That was my reaction as I scanned the dining room at the Assisted Living facility into which my 93-year-old mother just moved. Not because it isn’t a terrific facility. It’s one of the nicest I have ever seen, visited or heard about, with a wonderful and genuinely caring staff. No, it’s not that at all. It wasn’t weariness, either, although it did follow on the heels of a draining four-day transition, including a crushing array of painful and tedious sorting, organizing, shopping and hauling to massively downsize and, sadly, to discard even more memorabilia from a rich life of living.
This article was originally intended as my holiday message to you. It was published in the December 26 electronic edition of the North Bay Business Journal, but published in the print edition on January 9. Its spirit, however, is eternal.
Not all of it mind you. Two big boxes of family history are headed my way, as I’m the last stop for any chance to digitize and preserve almost a century of living so it can be shared throughout the widespread family. All of the forthcoming scanning and cataloging will be a dose of dullsville … invited and welcome, yes … but infinitely time-consuming nonetheless.
It includes hundreds … more likely, thousands … of photographs, yearbook pages, commencement programs, newspaper articles, announcements and the collective minutiae that memorialize a life, two lives really. My father, who passed away 10 years ago … as one who never let a piece of paper slip through his hands … successfully squirreled away records and magazines from as far back as the 1940s and 1950s that escaped our notice in the decade-earlier downsizing round.
You might figure that the tears are sentimental or nostalgic. I wish it were that simple.
Part of it is the pronounced recognition that your parent(s) won’t be here forever and there’s nothing you can do about it … even though that’s not exactly a news flash. Father Time will collect his fares with no regard whatever for our undying love and devotion for his passengers. Another part of it … and each of these recognitions becomes progressively more heartbreaking … is that their declining faculties are immutable and there is no soothing intervention other than our love and care.
It’s also the agonizing reflection that our parents are just not as intertwined into our daily lives as much as they once were. They’ve done their job. They ushered us into an independent life of our own choosing, but in the process, like the images in an old photograph, they begin to fade as time passes on. By divine plan, I suppose, they play a smaller role in our lives, perhaps to make it easier to adjust to their absence as life continues to turn the dial. In my case, it’s exacerbated by 2,300 miles and an ailing brother whose nearby help is unavailable.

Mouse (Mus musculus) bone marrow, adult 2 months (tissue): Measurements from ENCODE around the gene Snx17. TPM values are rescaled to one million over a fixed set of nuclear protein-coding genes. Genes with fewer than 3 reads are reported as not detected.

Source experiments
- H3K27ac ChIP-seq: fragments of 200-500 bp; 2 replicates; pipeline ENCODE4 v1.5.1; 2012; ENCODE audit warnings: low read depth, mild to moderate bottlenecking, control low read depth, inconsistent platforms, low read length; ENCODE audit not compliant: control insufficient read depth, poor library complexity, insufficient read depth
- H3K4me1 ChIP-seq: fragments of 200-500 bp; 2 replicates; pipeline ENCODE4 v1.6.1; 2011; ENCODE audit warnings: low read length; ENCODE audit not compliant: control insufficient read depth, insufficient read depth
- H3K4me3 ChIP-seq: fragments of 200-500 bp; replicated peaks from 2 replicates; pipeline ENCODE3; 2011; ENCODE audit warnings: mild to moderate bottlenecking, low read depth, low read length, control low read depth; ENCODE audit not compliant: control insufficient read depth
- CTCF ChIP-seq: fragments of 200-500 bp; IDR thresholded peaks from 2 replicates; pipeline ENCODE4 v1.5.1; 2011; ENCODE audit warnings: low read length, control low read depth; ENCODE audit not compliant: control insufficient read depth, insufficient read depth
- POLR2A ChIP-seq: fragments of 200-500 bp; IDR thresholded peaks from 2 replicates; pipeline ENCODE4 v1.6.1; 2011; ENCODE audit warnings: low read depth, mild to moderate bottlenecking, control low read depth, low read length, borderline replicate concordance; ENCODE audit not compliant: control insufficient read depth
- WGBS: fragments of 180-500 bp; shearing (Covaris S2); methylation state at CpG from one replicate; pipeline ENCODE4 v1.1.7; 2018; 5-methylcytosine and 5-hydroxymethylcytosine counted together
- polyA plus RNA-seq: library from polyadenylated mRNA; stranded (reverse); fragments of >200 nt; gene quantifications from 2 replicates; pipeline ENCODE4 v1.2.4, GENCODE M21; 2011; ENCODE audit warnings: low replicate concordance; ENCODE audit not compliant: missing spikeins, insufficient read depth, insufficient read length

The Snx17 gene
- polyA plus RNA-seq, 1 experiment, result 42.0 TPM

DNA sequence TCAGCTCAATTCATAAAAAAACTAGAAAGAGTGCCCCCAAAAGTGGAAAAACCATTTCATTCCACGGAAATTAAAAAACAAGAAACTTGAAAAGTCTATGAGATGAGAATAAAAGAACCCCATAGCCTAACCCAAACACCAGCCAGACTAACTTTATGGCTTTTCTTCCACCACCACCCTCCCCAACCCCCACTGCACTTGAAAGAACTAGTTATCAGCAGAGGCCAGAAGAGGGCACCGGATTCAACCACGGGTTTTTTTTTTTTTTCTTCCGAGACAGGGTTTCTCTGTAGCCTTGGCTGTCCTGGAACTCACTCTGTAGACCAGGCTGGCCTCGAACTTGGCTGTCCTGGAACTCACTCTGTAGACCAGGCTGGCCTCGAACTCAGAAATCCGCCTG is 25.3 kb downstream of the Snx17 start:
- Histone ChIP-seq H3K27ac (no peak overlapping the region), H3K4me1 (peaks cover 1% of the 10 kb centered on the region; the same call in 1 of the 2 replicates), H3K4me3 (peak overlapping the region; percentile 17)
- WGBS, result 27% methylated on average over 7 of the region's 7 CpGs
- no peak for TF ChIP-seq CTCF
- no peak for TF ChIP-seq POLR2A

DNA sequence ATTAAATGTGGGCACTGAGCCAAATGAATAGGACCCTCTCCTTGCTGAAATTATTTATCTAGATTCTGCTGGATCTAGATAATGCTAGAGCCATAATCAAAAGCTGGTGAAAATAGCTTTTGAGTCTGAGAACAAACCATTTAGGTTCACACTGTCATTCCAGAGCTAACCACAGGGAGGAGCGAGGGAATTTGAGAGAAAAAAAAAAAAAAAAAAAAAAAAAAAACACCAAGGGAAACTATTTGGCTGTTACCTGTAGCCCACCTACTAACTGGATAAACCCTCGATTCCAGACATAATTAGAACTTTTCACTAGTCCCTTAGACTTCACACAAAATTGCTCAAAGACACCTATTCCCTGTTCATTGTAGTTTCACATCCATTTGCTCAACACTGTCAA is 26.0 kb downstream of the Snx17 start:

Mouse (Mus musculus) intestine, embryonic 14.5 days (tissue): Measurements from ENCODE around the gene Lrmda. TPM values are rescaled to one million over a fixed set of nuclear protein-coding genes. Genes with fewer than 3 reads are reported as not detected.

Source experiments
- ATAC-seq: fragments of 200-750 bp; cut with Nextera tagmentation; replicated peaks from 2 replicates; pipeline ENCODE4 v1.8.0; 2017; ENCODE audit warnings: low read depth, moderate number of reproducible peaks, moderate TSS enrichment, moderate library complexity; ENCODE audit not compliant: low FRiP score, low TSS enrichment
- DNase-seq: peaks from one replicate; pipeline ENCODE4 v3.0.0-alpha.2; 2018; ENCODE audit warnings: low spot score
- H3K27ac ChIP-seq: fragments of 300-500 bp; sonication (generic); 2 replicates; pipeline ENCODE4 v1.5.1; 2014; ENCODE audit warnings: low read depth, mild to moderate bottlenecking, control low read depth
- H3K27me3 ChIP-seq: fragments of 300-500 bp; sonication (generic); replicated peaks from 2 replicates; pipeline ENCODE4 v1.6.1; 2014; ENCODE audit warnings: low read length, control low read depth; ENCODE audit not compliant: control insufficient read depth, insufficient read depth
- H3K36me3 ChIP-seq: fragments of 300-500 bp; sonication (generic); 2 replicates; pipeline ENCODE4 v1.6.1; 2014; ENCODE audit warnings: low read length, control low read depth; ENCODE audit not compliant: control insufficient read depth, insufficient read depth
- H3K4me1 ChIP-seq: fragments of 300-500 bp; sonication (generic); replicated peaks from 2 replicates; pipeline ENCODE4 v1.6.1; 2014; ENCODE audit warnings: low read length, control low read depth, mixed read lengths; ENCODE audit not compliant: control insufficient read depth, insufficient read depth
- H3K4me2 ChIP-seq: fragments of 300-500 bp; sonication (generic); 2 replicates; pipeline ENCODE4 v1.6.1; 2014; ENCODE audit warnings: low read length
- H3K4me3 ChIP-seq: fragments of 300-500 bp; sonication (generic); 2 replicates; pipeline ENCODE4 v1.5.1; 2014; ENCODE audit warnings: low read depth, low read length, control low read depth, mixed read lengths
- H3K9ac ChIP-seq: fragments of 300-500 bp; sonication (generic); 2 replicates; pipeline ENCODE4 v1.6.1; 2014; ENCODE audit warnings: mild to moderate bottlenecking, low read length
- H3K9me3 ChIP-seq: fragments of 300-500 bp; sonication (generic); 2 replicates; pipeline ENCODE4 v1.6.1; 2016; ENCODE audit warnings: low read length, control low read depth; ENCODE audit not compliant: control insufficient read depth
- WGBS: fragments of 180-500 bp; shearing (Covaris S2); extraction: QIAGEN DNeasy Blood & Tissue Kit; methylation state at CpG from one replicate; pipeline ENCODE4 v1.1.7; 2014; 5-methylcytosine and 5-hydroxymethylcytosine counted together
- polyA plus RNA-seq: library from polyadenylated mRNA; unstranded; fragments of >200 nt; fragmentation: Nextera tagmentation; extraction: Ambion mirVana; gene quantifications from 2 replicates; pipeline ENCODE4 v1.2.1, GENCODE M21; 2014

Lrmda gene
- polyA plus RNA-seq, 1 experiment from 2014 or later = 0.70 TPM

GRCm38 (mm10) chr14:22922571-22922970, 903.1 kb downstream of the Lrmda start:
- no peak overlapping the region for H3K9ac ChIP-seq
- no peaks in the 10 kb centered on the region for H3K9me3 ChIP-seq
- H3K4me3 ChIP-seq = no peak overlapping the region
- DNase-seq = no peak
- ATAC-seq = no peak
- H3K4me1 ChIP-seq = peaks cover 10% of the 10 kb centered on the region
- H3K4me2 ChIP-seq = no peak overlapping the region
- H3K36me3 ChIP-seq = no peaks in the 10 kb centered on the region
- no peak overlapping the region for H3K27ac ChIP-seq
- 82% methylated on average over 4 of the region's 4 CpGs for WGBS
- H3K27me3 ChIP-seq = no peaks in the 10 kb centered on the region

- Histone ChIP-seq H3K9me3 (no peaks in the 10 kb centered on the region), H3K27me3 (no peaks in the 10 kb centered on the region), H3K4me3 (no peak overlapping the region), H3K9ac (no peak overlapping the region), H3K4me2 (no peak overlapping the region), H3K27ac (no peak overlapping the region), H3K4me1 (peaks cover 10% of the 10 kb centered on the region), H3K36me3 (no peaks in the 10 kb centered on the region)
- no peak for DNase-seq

As with many of our problems, we’re pretty good at guiding them to the back of the bus so we don’t have to look at them too closely. It’s not that we don’t HAVE the time … we don’t MAKE the time. Some do, and I freely admit I’m working to do even better myself. But here’s the thing. Our turn is coming. Make no mistake. It’s inevitable, and we can only hope and pray that our children will emulate the example we’ve set when our turn comes.
What does this have to do with building a business? Nothing … and everything. Nothing because our business is supposed to be about creating a sustainable and successful commercial enterprise … and everything because our economic success is closely interwoven with the lives of those around us. If our families are the centerpiece of our lives, and we delight in the love and fellowship they bring, then those same core beliefs and principles must also be embedded in the cultural values that drive our business.
I hope you’ll accept this personal essay as a gentle reminder fit for this holiday season. Don’t let your frenetic social pace, the taste of sweet champagne get in the way of the company of close friends and family that will enrich, and give your life meaning … for all days. Be proactive, reach out to them … nurture those timeless and meaningful relationships that are the foundation of our lives. Whatever you do, don’t forget the precious members of previous generations, near or far, that placed the stones in the path that got you here. Your business, too, will be stronger for the value you invest in your relationships with your partners, colleagues and employees.
As I was leaving to return home, I spoke briefly with a woman clinging to her walker as we rode on the elevator together. She has known my Mom for many years but as she got off the elevator, she turned to me and said gently over her shoulder:
“Thanks for coming to visit. We sure always need it.”
This article was published in the December 26, 2011 edition of the North Bay Business Journal, a publication of the New York Times, and a weekly business newspaper which I have served as a regular columnist for over four years. The Business Journal covers the North Bay area of San Francisco – from the Golden Gate bridge north, including the Wine Country of Sonoma and Napa counties. The electronic version of this article, as published by the North Bay Business Journal, may be found here.
Lary Kirchenbauer is the president of Exkalibur Advisors, providing practical business strategies for family and other privately owned businesses in the middle market. Exkalibur works closely with senior executives and their businesses in the wine and other industries, and hosts the Exkalibur Leadership Forum for leaders of middle market companies in the North Bay. Please visit Exkalibur.com for a library of valuable resources, articles and insights or connect on Twitter, LinkedIN or the Exkalibur fan page on Facebook.